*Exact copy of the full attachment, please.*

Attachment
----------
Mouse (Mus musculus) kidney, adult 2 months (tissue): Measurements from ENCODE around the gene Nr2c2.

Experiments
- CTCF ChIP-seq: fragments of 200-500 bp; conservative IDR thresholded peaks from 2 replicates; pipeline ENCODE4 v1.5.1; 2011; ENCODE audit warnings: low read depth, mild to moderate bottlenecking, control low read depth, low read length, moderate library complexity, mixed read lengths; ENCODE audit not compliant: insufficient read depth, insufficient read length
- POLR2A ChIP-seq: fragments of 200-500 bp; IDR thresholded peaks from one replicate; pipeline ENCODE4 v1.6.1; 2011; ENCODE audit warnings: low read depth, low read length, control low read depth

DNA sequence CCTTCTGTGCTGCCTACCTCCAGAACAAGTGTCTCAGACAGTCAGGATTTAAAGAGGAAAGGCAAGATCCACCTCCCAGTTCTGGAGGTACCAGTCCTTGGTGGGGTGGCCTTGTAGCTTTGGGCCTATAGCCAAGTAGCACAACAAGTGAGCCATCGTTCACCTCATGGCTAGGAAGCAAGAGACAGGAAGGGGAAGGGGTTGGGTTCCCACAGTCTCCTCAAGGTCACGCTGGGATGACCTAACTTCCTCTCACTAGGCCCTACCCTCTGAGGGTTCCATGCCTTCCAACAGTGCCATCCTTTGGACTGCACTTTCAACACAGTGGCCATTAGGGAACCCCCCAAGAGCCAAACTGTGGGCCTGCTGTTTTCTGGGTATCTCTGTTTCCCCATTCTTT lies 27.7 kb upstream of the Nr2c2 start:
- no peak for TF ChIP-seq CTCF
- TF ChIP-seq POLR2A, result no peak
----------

Mouse (Mus musculus) kidney, adult 2 months (tissue): Measurements from ENCODE around the gene Nr2c2.

Experiments
- CTCF ChIP-seq: fragments of 200-500 bp; conservative IDR thresholded peaks from 2 replicates; pipeline ENCODE4 v1.5.1; 2011; ENCODE audit warnings: low read depth, mild to moderate bottlenecking, control low read depth, low read length, moderate library complexity, mixed read lengths; ENCODE audit not compliant: insufficient read depth, insufficient read length
- POLR2A ChIP-seq: fragments of 200-500 bp; IDR thresholded peaks from one replicate; pipeline ENCODE4 v1.6.1; 2011; ENCODE audit warnings: low read depth, low read length, control low read depth

DNA sequence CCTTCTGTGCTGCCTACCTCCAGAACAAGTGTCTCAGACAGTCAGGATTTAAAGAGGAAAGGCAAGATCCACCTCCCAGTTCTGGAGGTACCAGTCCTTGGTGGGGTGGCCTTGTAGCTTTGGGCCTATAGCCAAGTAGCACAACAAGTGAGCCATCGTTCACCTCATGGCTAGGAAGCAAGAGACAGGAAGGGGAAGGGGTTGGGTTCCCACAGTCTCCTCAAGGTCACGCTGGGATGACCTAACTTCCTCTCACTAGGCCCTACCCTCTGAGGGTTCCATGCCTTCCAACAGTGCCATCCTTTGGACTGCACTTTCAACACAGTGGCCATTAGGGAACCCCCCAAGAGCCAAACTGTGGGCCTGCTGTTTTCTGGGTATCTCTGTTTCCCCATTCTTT lies 27.7 kb upstream of the Nr2c2 start:
- no peak for TF ChIP-seq CTCF
- TF ChIP-seq POLR2A, result no peak